This kata is so named because of the similarity of its sharp, snappy movements to what Enoeda Sensei calls the “joyful flight of swallows”, adding, further, that the kata is “unusual in that the performer deliberately creates ‘unguarded moments’ or weaknesses in his defence in an attempt to induce his enemy to attack”. (46 movements)
Gankaku (Crane on a rock)
As elucidated by Enoeda Sensei, “the two characters with which this kata’s name is written, are the Chinese ideograms for a rock and the bird known as the crane. Combined, they allude to the crane standing in its characteristic one-legged stance on a rock, from which comes the name Gankaku. Imagine this beautiful and seemingly harmless bird standing on one leg, confronting his enemy and preventing his attack by projecting an aura of immense superiority. Imagine also as he concentrates all his power into his legs, wings and beak, in preparation for his own attack”. This should be the karateka’s focus when in this characteristic one-legged position. (48 movements)
The distinctive salutation at the beginning of this Kata (right hand enclosed by left at chin height), which is also evident in the kata Jiin (see below), has its origins in the manner in which the monks of the Jion Temple (Jion-Ji) in China greeted and made themselves known to each other. In Enoeda Sensei’s analysis, this kata “hides powerful attacking techniques within harmonious, peaceful movements, and is a most suitable exercise for mastering advancing and turning together with correct and effective foot movements”. (53 movements)
As noted above, this kata shares its opening stance and salutation with Jion, with which it also shares an emphasis on the mastery of forward movements and turns. (39 movements)
Jitte (Jutte) (Ten Hands)
The idea implicit in this kata’s name (ju – ten: te – hand) is that mastery of the form should enable the karateka to perform the actions of (i.e. be as effective as) ten men. Nakayama Sensei highlights the kata’s suitability for teaching techniques to deal with weapon attacks, particularly stick (bo) attacks.
Hangetsu (Crescent/Half moon)
This kata is so named from the semicircular movements of the hands and feet, which are seen to have particular effectiveness in fighting at close quarters. Incorporating both fast and slow techniques, the combination of breath control and the emphasis on tension and contraction of muscles as techniques are performed are designed to develop muscle, strength and stamina. (46 movements)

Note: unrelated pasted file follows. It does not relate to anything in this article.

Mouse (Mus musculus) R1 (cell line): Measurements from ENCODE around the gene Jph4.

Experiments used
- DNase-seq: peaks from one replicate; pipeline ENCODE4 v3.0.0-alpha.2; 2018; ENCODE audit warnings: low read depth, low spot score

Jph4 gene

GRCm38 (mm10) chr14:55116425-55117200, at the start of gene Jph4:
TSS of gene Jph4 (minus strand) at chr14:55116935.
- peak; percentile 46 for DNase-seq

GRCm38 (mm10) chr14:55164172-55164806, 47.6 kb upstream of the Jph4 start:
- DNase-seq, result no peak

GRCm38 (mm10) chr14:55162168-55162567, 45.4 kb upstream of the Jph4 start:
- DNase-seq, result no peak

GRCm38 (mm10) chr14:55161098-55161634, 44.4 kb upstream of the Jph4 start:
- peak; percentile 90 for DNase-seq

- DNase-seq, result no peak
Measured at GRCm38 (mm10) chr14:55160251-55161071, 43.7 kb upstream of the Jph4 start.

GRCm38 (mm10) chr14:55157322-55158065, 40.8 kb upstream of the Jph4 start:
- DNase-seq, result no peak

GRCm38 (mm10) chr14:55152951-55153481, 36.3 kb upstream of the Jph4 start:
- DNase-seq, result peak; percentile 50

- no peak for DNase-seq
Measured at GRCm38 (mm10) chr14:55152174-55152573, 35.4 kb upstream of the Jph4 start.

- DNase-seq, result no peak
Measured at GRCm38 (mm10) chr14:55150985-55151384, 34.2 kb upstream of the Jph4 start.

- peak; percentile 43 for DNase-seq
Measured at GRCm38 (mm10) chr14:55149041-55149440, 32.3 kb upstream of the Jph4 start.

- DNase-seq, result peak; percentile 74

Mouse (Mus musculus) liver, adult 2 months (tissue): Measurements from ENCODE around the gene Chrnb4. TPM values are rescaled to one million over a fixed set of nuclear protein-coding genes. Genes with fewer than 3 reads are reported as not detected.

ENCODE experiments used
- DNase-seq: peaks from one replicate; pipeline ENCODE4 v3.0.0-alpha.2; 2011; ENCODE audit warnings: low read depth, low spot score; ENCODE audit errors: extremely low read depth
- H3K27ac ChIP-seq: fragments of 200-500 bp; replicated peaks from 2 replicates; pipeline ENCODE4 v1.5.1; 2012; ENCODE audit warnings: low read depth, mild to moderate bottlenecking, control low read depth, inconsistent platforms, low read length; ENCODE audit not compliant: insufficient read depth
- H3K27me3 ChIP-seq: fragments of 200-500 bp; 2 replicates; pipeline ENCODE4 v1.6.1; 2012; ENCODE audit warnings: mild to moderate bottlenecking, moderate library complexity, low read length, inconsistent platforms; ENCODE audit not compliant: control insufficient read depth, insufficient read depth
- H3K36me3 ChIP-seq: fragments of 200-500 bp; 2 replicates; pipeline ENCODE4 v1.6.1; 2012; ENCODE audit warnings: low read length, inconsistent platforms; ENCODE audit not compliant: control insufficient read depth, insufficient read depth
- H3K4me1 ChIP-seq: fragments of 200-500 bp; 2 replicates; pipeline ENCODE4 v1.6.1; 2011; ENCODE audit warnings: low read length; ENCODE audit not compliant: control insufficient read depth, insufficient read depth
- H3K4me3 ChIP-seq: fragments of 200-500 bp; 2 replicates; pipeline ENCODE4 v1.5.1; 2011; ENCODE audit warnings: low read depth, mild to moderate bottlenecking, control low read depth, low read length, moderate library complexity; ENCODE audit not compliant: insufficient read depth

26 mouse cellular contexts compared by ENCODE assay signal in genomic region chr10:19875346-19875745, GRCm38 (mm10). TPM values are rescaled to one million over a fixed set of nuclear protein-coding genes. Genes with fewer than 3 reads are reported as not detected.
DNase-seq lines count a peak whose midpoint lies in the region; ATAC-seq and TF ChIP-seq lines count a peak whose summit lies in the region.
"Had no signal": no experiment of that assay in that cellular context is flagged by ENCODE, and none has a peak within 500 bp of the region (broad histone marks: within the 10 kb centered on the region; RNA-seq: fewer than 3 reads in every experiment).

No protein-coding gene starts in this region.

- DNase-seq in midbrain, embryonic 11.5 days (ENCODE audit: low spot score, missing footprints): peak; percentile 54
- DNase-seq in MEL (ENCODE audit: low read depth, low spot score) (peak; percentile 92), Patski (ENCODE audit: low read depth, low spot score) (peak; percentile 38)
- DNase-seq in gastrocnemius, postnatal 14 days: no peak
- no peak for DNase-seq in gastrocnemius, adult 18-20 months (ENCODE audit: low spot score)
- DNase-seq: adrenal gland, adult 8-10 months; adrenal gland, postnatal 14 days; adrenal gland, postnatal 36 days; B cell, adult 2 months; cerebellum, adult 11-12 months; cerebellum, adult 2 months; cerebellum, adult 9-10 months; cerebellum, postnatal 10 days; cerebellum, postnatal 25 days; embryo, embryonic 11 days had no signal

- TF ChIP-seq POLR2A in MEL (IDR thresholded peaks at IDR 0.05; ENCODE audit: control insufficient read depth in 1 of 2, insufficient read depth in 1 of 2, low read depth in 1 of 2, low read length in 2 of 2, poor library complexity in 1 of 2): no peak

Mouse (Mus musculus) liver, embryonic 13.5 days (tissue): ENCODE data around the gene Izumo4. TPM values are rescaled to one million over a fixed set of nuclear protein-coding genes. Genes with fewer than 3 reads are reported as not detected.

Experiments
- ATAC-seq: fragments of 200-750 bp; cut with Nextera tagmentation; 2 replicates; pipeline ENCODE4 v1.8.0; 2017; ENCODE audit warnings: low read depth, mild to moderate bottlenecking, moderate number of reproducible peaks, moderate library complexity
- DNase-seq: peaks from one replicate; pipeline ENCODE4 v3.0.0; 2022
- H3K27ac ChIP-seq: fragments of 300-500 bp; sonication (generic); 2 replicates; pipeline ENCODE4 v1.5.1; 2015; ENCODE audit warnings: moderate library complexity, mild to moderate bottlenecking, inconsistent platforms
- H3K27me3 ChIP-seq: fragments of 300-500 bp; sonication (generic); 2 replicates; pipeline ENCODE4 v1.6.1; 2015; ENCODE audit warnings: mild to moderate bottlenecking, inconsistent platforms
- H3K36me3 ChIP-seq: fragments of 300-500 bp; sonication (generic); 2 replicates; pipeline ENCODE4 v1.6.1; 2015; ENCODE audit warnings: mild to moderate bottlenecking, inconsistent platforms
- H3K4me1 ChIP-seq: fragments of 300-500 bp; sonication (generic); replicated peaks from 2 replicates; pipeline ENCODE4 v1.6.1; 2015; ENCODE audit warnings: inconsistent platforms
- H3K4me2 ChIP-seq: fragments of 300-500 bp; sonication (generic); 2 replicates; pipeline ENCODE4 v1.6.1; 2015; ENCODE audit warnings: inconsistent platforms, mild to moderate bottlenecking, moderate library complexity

Chinte (Extraordinary hand)
This kata derives its name from the two Chinese characters indicating “extraordinary” and “hand”, linked to the unique techniques employed in the kata, such as tateken (hammer fist strikes) and nihon-nukite (two-finger spear hand). (38 movements)
This kata takes its name from the “Sochin-Dachi” stance which features prominently. Also termed “Fudo-Dachi” or Rooted Stance, it is central to the performance of this kata that, as Enoeda Sensei stressed, the karateka does not raise or arch the soles of the feet, but grip the floor as firmly as possible, with movements alternating between the tense and the explosive. In Enoeda Sensei’s view, Sochin was one of the most difficult katas to perform properly. (43 movements)
Nijushiho (Twenty four steps)
As suggested above, this kata’s name derived, originally, from the number of foot movements required for its completion. Nakayama Sensei stresses that the techniques employed in this kata must flow smoothly and in an unbroken manner, one into the other. (35 movements)
Gojushiho (Fifty four steps)
There are two variations of Gojushiho : Gojushiho-Dai (64 movements) and Gojushiho-Sho (67 movements). What they have in common, as emphasised by Nakayama Sensei, is the requirement that the karateka has attained a high level of technical skill in order to perform them effectively. Only then will their subtleties and complexities be properly understood.
Unsu (Cloud hands)
As explained by Nakayama Sensei, “clouds undergo incessant transformations, though these are not always visible or evident to the naked eye. So, too, does this kata, which takes its name from this phenomenon. In response to the moves of adversaries, there are high and low jumps, feints and provocations, using all parts of the body as weapons, and developing, especially, lightness and quickness, timing, rhythm and strategic skills”. (50 movements)
Wankan (King’s Crown)
This kata gets its name from the first six moves, which are supposed to form the shape of an Okinawan crown. The kata is unusual in that it is relatively short (24 moves), has only one kiai, and is the only Shotokan kata that begins on a diagonal line. There is some speculation that the kata’s brevity results from the fact that Master Funakoshi’s son, Yoshitaka, who was in the process of importing and modifying the kata from another style, died prematurely. Like Jiin, Wankan was rather ignored for a long time, since it was not included in Nakayama Sensei’s “Best Karate” series, The Japanese Karate Association has tried to redress this by including it in their modernised series of books entitled “Karate-Do Kata”.